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Witchcraft resurgence

Nurses   (18,607 Views | 353 Replies)

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Leader25 has 35 years experience.

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That has always existed,look up Steve McQueen shunning  tx for some unorthodox medicine in a foreign country.Old wives tales still exist  and are passed down to the next generation,only education will help that,maybe.Every day I had to educate someone about their illness or treatment.Newly arrived refugees require even more education,some women still will not bathe during their period,adhere to the cold food,hot food drinks idea,drafts,washing hands only in hot water,refusing soap, hiccups cured by wet red string on forehead. and the list goes on.

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adventure_rn is a BSN and specializes in NICU, PICU.

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31 minutes ago, Leader25 said:

That has always existed,look up Steve McQueen shunning  tx for some unorthodox medicine in a foreign country.

Same with Steve Jobs. He was diagnosed with pancreatic cancer and decided to treat it with a vegan diet, acupuncture, herbal remedies and a psychic. The chief of Sloane Kettering even released a statement saying

Quote

"Jobs's faith in alternative medicine likely cost him his life.... He had the only kind of pancreatic cancer that is treatable and curable.... He essentially committed suicide."

Doesn't matter that he's a billionaire genius, he made some dumb decisions and now he's dead. 

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DaveMHA-RN has 30 years experience and specializes in Behavioral Health.

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14 hours ago, HelpfulNatureHopeful said:

They are probably the most difficult hospital staff to replace, and require the most education and training.

That is true and they generate revenue for a hospital. They also carry the most liability especially in high risk specialities. Perhaps that is why many of them act like prima donnas. With that said, they also cost hospitals money by not starting on time in the OR and causing the OR staff to stay late to complete surgeries, they also cost hospitals money when their patients have PSIs and develop HACs, and returns to the OR, and readmissions within 30 days etc.

 

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GrumpyRN has 38 years experience as a NP and specializes in Emergency Department.

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16 hours ago, HelpfulNatureHopeful said:

Surgeons have not earned their titles? They are probably the most difficult hospital staff to replace, and require the most education and training.

Not to say all staff isn’t important, from the head management of the hospital to the janitorial staff,but the Surgeon is like the the lead singer, and you have your back up vocals, dancers, etc. It takes a whole team but surgeons are definitely the stars of the show. 
 

And no, my daddy supports me. He just suggested that I look into nurse practitioner, he says being an MD is no longer worth it the way medicine is going, but if I choose to go the medical school route he still supports me. 

OK, let's take that one at a time;

"Surgeons have not earned their titles?" - What titles? In US they are called doctor, in UK they are called Mr/Miss/Mrs. 

 

"They are probably the most difficult hospital staff to replace, and require the most education and training." - Anyone can be replaced. You have just denigrated every other specialty. Not all patients require to be cut into and saying that the education of a physician is less than a surgeon is not only wrong it is rude. Surgeons require high skill levels but that is learned by doing. Once had an online discussion with an English doctor about the entrance qualifications for medicine - he stated that only the brightest went into medicine whereas I pointed out that in fact the brightest go into things like physics, mathematics etc.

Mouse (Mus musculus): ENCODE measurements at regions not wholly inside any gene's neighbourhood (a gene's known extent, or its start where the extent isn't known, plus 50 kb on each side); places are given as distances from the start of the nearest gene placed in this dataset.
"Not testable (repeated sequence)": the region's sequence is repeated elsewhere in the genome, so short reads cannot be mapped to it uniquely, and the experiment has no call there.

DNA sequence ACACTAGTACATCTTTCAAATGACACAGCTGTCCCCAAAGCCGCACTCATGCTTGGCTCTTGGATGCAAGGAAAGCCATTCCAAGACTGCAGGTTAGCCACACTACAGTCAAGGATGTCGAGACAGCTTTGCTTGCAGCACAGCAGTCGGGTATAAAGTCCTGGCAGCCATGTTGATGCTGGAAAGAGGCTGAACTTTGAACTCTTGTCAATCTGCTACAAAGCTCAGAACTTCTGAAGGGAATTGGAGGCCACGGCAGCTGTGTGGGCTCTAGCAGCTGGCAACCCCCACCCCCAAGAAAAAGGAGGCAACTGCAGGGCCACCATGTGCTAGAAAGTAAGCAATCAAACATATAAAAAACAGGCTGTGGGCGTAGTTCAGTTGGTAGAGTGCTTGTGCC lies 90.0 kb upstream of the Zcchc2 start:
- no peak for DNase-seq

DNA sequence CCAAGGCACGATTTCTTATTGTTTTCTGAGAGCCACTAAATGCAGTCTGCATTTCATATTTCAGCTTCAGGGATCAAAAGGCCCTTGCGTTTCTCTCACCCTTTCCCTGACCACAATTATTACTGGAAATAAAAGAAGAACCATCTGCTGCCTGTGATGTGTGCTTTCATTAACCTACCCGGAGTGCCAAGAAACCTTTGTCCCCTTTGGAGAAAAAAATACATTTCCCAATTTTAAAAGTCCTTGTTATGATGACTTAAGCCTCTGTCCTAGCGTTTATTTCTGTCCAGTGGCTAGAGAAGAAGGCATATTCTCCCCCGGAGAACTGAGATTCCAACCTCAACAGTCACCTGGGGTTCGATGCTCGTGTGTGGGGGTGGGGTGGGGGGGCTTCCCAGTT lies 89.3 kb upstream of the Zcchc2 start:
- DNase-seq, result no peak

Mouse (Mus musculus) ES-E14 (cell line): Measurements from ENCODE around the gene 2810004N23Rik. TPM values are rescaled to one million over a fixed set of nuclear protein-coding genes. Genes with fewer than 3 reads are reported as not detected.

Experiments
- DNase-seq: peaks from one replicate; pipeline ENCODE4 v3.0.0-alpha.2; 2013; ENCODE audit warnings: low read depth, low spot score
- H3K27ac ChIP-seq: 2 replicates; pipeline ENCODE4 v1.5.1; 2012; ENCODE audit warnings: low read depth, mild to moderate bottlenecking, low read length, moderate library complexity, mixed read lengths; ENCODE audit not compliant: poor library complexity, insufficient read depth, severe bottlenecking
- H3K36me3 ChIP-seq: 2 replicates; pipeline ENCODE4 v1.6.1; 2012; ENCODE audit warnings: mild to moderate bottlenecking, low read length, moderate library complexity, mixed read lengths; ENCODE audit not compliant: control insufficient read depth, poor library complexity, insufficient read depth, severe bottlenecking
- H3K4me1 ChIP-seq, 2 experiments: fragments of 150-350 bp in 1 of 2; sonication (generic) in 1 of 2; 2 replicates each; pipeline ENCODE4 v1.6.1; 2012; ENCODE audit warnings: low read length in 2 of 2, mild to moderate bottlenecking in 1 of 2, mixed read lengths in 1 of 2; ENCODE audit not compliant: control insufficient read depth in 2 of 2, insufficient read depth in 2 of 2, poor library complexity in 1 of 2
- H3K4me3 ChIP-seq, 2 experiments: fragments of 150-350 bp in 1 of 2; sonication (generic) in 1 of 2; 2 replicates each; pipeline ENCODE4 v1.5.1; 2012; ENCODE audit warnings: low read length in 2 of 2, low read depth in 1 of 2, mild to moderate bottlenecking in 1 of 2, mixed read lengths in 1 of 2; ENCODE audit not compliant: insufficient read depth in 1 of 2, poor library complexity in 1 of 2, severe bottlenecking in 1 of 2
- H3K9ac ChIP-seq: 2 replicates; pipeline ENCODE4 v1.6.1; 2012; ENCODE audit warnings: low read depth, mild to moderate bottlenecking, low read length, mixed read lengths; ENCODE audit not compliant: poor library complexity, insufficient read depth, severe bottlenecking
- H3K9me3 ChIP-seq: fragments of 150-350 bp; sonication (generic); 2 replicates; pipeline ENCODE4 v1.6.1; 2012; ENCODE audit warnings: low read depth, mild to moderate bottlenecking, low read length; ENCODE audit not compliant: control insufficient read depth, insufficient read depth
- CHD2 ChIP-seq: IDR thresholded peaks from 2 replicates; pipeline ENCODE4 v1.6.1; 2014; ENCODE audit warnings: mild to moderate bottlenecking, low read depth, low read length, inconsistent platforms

Actually, you could have just written "They are the most difficult hospital staff," and left it at that.

 

"...the Surgeon is like the the lead singer, and you have your back up vocals, dancers, etc. It takes a whole team but surgeons are definitely the stars of the show." - The only correct bit of that is - It takes a whole team. Surgeons only like to think they are they are the stars and have managed to convince everyone (management, TV, newspapers) that they are. They are employees subject to the same rules and laws as everyone else. They have appalling manners (not all) and some of them have behaviour I would not tolerate from a 5 year old. On a program on TV a few years ago following surgeons one of the theater staff stated that a question they often ask about surgeons is "how old is he today?" Surgeons used to throw things about and throw things at (female) nurses. This stopped when males became more common as the male nurse is as likely to just throw it back.

 

"...he says being an MD is no longer worth it the way medicine is going.- Why? Are you running out of patients? What I am picking up from this ( and I apologize if I am wrong) is that he seems to think that from his point of view you can't cut it as a doctor and he thinks you should go into something he sees as easier.

 

 

 

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Esme12 has 40 years experience as a ASN, BSN, RN and specializes in Critical Care, ED, Cath lab, CTPAC,Trauma.

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11 hours ago, Hoosier_RN said:

I'm from the south (Alabama) and never heard it past age 12...only in movies. 🤷‍♀️

It is a regional and family thing to use Mama and Daddy. I was raised in the midwest and we use Daddy as well

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11 hours ago, GrumpyRN said:

OK, let's take that one at a time;

"Surgeons have not earned their titles?" - What titles? In US they are called doctor, in UK they are called Mr/Miss/Mrs. 

 

"They are probably the most difficult hospital staff to replace, and require the most education and training." - Anyone can be replaced. You have just denigrated every other specialty. Not all patients require to be cut into and saying that the education of a physician is less than a surgeon is not only wrong it is rude. Surgeons require high skill levels but that is learned by doing. Once had an online discussion with an English doctor about the entrance qualifications for medicine - he stated that only the brightest went into medicine whereas I pointed out that in fact the brightest go into things like physics, mathematics etc.